This is documentation for Mathematica 8, which was
based on an earlier version of the Wolfram Language.
View current documentation (Version 11.1)

Introduction to Toolbars

Mathematica's unique symbolic architecture makes it easy to add toolbars with any possible appearance and action to a Mathematica notebook.


The ruler is a toolbar used to set the text margins of selected cells and the indentation of cell names and keywords. The notebook ruler can be added to a notebook by selecting Show Ruler in the Window menu or programmatically by using the notebook option WindowToolbars.
WindowToolbars->"RulerBar"notebook option value to show the margin settings ruler
Window Show Rulermenu item toggling the ruler display along the top of a notebook

Show ruler.

For example, the ruler can be shown in the current notebook by evaluating SetOptions[EvaluationNotebook[], WindowToolbars->"RulerBar"].

Docked Cells

Docked cells are cells that are displayed as a toolbar or banner at the top of the notebook and treated as deployed.
DockedCells->cellsnotebook option that gives a list of cells that are displayed as "docked" at the top of the notebook

Docked cells.

While any type of cells can be included in cells, it is recommended that only those with the cell style be used. The style ensures that the cell behaves like a toolbar.
One way to implement a docked cell in the current notebook is to use SetOptions[EvaluationNotebook[], DockedCells->cells].
Here is a basic example of a docked cell containing a string.
This next example contains the mathematical expression in TraditionalForm.
Control objects such as action menus, popup menus, buttons, input fields, etc. can also be used in a docked cell. Create the toolbar contents and then wrap ToBoxes around it to generate the front end box structure automatically. Then place the ToBoxes expression into the BoxData of a Cell. For example, the following input creates an action menu toolbar that places a cell with the chosen style at the insertion point.
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If the spacing between the toolbar elements is static, some elements in a docked cell may become hidden at certain window widths. This can be solved by scaling the item sizes in Grid. The following example includes a label and ButtonBar.
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Multiple docked cells can be included in a notebook.

Extended Examples

Word Processing Toolbar

This example includes buttons for setting text alignments and spacings, and opening the font dialog, print dialog, and the Documentation Center. In this example, each of the toolbar elements is generated separately and then converted into boxes using ToBoxes in the CreateWindow statement at the end.
Here is a row of buttons controlling the spacing and alignment of the notebook text.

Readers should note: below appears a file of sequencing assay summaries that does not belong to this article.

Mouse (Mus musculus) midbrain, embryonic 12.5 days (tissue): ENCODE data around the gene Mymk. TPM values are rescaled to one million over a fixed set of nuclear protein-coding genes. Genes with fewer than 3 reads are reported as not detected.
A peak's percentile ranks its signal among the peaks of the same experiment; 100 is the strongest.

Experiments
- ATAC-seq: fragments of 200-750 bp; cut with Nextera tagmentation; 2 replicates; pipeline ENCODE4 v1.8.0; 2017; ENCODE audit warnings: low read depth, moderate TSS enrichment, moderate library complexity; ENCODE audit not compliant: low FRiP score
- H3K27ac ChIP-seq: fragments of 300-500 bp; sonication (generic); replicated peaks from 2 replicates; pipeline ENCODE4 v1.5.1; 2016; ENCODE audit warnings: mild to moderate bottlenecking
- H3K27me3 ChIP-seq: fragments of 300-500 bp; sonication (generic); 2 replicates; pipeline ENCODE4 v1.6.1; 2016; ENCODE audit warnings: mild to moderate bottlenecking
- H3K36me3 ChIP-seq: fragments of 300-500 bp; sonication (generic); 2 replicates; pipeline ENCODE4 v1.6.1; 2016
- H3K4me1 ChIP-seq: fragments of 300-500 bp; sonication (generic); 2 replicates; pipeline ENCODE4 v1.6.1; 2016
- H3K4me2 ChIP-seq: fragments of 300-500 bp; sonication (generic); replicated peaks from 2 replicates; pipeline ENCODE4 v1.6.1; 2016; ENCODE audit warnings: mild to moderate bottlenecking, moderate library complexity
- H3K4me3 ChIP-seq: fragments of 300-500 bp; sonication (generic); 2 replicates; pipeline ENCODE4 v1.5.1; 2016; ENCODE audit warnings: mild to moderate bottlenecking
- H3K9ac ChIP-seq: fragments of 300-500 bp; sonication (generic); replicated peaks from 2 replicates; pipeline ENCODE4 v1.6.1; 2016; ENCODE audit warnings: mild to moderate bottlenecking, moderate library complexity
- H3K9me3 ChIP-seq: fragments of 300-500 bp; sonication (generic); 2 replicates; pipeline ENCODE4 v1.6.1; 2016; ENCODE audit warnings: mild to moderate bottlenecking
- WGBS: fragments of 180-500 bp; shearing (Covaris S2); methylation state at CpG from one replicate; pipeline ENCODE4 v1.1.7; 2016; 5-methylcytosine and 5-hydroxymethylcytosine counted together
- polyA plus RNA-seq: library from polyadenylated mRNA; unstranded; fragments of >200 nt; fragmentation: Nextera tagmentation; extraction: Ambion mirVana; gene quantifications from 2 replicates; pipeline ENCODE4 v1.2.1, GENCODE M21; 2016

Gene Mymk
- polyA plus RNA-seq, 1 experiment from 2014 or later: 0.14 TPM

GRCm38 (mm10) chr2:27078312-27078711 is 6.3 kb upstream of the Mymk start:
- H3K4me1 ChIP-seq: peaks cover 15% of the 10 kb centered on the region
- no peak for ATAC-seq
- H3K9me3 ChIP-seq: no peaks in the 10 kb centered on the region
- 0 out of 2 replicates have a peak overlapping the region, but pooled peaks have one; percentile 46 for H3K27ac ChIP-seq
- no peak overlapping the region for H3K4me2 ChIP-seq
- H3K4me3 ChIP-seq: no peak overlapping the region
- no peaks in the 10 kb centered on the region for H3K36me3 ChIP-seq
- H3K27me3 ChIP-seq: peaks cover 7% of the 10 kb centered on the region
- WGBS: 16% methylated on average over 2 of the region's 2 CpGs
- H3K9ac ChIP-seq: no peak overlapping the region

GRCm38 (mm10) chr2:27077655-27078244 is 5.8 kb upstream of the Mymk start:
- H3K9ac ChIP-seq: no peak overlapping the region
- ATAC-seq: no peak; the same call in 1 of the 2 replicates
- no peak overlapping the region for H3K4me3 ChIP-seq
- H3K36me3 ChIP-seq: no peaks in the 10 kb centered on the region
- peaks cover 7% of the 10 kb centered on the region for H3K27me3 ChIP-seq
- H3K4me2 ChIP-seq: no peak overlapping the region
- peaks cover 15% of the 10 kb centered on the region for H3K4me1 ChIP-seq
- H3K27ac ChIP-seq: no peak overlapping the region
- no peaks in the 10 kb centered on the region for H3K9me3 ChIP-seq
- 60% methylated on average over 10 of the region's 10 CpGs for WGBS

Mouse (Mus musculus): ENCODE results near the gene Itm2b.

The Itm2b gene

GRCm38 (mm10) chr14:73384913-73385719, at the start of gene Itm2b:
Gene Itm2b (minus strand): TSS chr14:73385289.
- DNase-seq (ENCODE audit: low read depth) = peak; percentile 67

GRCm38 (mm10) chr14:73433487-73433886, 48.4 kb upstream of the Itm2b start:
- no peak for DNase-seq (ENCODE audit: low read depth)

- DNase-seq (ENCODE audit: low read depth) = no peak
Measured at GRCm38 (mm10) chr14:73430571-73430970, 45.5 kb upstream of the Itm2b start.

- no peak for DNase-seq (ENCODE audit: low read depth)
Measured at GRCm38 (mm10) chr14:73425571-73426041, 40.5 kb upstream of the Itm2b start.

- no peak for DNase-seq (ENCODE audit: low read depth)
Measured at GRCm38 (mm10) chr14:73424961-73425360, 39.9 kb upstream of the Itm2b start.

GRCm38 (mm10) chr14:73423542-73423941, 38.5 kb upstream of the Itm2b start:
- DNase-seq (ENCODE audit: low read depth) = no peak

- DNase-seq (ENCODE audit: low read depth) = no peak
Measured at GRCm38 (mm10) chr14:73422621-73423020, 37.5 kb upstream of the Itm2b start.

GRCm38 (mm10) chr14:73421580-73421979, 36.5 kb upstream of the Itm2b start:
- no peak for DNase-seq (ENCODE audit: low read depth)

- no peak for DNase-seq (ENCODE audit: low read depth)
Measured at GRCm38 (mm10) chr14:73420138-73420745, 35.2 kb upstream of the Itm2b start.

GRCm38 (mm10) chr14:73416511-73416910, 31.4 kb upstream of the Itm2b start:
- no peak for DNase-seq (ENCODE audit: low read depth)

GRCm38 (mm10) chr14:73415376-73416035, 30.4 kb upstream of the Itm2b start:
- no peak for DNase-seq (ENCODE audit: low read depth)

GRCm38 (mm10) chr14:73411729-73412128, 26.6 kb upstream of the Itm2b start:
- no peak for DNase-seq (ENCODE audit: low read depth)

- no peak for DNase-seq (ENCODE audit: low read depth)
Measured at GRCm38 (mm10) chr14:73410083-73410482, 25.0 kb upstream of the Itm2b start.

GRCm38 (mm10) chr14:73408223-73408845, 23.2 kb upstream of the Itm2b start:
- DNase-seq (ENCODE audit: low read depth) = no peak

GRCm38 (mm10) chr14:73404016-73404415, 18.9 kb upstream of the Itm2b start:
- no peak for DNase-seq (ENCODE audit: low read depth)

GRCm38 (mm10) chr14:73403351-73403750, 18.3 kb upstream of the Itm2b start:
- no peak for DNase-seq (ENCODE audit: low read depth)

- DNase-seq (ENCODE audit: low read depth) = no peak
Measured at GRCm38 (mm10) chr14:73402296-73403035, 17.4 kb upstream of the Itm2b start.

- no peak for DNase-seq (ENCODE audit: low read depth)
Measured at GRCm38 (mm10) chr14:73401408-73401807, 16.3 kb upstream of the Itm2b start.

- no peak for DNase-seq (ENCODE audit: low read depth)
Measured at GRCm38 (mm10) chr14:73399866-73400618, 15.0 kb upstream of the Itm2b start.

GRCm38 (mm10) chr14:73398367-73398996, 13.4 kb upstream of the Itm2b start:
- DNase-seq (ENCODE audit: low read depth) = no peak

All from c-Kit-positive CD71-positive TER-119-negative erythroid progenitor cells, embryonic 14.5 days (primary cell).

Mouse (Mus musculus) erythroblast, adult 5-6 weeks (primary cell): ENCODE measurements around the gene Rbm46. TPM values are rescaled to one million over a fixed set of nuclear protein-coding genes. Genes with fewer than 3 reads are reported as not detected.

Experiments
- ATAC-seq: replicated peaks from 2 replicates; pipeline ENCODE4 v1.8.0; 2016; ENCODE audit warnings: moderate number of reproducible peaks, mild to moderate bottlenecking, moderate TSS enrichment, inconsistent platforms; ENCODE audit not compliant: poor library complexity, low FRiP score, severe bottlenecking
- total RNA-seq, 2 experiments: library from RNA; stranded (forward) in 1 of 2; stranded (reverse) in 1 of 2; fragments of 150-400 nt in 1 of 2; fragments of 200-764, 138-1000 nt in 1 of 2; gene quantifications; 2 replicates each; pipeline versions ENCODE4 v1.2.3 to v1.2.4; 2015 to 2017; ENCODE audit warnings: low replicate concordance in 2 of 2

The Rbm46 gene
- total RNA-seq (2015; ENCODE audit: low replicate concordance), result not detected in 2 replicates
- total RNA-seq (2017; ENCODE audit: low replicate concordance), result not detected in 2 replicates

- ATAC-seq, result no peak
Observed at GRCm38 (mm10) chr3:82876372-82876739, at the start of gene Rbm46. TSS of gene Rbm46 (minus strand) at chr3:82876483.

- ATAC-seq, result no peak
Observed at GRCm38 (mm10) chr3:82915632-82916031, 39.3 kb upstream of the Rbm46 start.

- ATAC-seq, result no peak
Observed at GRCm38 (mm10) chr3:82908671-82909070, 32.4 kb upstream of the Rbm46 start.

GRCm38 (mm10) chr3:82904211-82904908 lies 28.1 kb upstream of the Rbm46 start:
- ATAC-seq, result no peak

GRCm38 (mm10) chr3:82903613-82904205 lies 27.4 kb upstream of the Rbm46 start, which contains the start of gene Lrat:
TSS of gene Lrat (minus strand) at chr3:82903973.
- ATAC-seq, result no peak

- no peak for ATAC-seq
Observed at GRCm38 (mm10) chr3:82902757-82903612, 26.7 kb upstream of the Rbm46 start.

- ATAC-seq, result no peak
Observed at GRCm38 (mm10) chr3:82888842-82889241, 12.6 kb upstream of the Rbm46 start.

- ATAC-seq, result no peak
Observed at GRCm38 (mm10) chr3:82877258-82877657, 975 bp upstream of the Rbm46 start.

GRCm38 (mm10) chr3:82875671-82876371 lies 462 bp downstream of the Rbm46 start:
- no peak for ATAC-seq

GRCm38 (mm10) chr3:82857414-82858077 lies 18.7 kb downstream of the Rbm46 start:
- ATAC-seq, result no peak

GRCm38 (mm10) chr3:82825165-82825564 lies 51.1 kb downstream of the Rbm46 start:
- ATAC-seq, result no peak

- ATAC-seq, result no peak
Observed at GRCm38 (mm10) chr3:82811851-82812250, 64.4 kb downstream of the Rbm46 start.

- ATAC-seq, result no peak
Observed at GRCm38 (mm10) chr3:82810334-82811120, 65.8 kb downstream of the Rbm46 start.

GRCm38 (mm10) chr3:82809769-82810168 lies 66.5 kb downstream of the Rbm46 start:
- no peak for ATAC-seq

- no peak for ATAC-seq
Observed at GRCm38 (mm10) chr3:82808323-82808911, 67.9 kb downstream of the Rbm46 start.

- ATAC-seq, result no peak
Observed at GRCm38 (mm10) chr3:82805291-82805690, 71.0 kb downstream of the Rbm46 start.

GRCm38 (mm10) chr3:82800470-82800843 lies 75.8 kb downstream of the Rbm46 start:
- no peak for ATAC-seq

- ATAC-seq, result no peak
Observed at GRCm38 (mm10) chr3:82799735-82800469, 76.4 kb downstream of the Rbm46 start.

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This button opens the Fonts dialog to set formatting options for text selections.
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This button opens the system print dialog to print the notebook.
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This button opens the Documentation Center.
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Here are the labels for the buttons in the toolbar.
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Here is the completed toolbar in a new notebook.

Decorative Toolbar

Images can also be used as docked cells. Below, a 1399×24 pixel image is being used as a decorative docked cell similar to those seen in many stylesheets.
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Defining Toolbars in a Stylesheet

A docked cell can also be defined in a stylesheet instead of in an individual notebook. For example, notebooks with the NaturalColor stylesheet all have the following docked cell at the top of each notebook.
The DockedCells option value for stylesheets is stored in the notebook style definitions cell within a stylesheet notebook. To add a docked cell, start by opening a stylesheet notebook. If the cell does not already exist in the stylesheet, create a new cell with an expression of the form Cell[StyleData["Notebook"]] and place it near the top of the notebook.
Add the docked cell(s) cells to the stylesheet by updating the notebook style definitions cell expression to resemble the following form: Cell[StyleData["Notebook"], DockedCells->{cells}]. For example, print the cell from the previous example.
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Unformat the printed cell and copy the cell expression into the notebook style definitions cell as the DockedCells option value.
Finally, choose CellShow Expression to reformat the notebook style definition cell.
Any new notebook with this stylesheet will contain the docked cell.